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Running the following query in SQL Server Management Studio gives the error below.

update table_name set is_active = 0 where id  = 3

A severe error occurred on the current command. The results, if any, should be discarded.

  • The logs have been truncated
  • there is an update trigger but this isnt the issue
  • the transaction count is zero (@@trancount)

I have tried the same update statement on a couple of other tables in the database and they work fine.

DBCC CHECKTABLE('table_name');


DBCC results for 'table_name'.
There are 13 rows in 1 pages for object "table_name".
DBCC execution completed. If DBCC printed error messages, contact your system administrator.
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5 Answers

up vote 11 down vote accepted

I just had the same error, and it was down to a corrupted index. Re-indexing the table fixed the problem.

I realise this thread is a year old, but I thought it would be worth mentioning incase someone comes across it in future (like I just did).

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I had exactly the same error today. The column throwing the error was not even involved with the index that was corrupted either. –  Nigel Ainscoe Mar 15 '13 at 10:02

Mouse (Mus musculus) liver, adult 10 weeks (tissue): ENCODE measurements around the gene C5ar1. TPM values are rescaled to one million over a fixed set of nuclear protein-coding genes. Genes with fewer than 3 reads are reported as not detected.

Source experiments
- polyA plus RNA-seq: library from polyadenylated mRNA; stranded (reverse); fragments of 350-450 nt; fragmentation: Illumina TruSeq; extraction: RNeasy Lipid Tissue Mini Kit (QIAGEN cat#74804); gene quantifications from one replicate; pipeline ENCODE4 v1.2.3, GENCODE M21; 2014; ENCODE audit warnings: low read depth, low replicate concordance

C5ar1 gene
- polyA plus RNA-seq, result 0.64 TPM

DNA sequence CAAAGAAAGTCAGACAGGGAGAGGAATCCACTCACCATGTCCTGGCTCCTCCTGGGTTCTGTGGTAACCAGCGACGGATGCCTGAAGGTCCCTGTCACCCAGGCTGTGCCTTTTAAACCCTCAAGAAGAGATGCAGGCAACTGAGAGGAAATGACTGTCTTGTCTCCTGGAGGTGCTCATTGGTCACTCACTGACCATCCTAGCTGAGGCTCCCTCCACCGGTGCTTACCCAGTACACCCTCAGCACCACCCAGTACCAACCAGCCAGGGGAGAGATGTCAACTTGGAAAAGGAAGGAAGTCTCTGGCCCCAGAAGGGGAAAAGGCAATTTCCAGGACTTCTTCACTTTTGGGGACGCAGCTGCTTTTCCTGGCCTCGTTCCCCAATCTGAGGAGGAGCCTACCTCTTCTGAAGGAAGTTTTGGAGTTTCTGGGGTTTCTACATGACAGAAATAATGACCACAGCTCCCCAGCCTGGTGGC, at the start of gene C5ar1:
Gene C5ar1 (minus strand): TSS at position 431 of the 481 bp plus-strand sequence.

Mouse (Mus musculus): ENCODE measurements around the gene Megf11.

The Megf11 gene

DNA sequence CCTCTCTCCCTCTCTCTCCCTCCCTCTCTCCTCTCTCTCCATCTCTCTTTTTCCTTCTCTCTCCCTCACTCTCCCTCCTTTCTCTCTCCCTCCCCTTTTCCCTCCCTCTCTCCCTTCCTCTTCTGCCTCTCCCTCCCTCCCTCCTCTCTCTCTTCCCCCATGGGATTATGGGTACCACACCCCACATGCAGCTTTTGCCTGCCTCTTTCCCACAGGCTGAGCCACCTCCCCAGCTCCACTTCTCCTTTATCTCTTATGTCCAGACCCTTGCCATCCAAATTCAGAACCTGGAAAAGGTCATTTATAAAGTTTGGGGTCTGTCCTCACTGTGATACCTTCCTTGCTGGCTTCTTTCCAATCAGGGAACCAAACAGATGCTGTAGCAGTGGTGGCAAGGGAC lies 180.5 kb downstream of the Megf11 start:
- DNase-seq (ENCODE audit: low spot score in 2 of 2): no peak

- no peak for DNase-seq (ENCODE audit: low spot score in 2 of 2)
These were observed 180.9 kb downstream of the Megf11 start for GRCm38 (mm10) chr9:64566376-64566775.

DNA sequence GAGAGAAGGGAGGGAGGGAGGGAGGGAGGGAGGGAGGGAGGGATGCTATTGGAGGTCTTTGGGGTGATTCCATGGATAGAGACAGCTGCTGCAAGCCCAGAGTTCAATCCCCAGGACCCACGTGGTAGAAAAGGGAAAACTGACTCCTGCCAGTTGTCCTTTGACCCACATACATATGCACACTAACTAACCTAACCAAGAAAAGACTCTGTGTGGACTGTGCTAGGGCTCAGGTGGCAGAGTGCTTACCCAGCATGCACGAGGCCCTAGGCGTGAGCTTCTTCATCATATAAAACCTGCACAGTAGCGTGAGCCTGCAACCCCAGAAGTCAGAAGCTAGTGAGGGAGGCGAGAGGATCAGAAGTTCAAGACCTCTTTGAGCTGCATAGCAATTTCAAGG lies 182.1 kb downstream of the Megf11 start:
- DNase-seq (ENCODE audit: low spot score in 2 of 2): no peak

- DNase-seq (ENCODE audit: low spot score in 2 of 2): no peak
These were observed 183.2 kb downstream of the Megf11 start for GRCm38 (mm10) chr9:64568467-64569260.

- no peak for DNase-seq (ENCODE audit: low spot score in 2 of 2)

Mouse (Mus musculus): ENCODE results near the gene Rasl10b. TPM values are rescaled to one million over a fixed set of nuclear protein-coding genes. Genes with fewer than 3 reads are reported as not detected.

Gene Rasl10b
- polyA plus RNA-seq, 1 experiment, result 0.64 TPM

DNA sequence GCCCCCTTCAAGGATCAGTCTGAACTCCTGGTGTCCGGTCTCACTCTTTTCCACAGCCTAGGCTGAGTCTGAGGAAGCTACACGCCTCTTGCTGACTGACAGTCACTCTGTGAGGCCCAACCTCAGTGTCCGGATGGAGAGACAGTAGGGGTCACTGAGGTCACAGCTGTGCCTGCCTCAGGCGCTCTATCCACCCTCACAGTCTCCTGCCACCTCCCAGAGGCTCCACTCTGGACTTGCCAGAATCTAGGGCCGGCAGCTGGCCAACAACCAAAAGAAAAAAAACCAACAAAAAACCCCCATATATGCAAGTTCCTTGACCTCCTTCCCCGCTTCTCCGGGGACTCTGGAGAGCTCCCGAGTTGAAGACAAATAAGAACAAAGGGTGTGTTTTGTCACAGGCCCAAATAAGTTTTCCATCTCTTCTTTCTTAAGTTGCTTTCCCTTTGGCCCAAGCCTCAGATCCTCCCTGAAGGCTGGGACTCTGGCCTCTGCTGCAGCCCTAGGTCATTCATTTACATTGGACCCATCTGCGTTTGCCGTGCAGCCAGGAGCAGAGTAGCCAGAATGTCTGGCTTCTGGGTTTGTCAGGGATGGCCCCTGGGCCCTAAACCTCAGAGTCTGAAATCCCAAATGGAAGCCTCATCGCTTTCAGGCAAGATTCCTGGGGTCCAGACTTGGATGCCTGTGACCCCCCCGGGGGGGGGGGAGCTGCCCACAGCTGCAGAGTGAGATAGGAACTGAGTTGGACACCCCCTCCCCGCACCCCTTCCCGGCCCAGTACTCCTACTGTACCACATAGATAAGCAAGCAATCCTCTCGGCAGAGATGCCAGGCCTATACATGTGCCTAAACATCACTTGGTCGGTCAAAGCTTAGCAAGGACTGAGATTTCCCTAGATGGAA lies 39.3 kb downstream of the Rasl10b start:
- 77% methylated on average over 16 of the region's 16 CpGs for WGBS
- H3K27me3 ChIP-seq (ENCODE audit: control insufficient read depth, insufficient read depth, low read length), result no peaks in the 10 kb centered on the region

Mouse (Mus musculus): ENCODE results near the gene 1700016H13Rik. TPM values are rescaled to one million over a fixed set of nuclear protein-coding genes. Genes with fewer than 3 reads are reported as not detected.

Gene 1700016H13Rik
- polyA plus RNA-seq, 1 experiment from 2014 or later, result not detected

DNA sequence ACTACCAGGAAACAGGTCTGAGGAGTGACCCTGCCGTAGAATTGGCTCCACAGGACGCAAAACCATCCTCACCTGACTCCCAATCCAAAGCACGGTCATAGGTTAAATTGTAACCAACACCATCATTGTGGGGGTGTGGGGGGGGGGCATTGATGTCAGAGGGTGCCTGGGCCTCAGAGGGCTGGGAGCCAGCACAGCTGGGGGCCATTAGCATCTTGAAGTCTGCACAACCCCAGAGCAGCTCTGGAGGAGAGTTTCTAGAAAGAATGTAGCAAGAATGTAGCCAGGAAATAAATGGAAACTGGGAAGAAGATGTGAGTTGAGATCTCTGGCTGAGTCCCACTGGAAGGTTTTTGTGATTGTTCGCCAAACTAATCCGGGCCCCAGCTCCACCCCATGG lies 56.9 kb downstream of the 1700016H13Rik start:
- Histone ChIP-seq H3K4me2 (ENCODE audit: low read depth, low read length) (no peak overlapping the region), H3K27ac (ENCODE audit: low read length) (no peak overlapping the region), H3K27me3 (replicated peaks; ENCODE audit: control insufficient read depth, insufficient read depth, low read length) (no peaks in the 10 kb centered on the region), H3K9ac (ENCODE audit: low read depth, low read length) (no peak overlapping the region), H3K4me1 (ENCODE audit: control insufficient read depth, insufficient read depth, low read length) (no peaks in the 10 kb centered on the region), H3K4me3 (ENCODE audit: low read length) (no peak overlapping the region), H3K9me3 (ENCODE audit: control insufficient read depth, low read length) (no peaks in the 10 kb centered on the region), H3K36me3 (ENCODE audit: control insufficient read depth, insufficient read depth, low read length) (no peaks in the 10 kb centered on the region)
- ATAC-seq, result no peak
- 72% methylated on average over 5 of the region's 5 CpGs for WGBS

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Are there other connections, lots of transactions? Have you tried SET NOCOUNT ON?

Are there any triggers on the table?

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+1 for suggesting triggers. –  Rick Jul 24 '09 at 0:42
yes there are triggers and I had checked them already... sorry should have mentioned in the origial question –  Paul Rowland Jul 24 '09 at 1:06
and had checked already checked @@trancount, should have mentioned that in original question as well :-) –  Paul Rowland Jul 24 '09 at 1:07
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There are 3 possibilities on the MS KB

When I see stuff like this: I always think hotfix, engine, server errors etc.

4 results: search for ""Msg 0, Level 11,State 0, Line 0" A severe error occurred on the current command"

Edit: It's on MS Connect too

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Run DBCC CHECKTABLE('table_name');

Check the LOG folder where the isntance is installed (\Program Files\Microsoft SQL Server\MSSQL.1\MSSQL\LOG usually) for any file named 'SQLDUMP*'

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checktable didnt give anything, I will try to get access to the log files - thanks. –  Paul Rowland Jul 24 '09 at 1:14
Also try DBCC CHECKDB(yourdb) to extend the check to the entire database. If you find dump files, look inside the newer sqldump*.txt files. –  Remus Rusanu Jul 24 '09 at 1:16
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In my case,I was using SubQuery and had a same problem. I realized that the problem is from memory leakage.

Restarting MSSQL service cause to flush tempDb resource and free huge amount of memory. so this was solve the problem.

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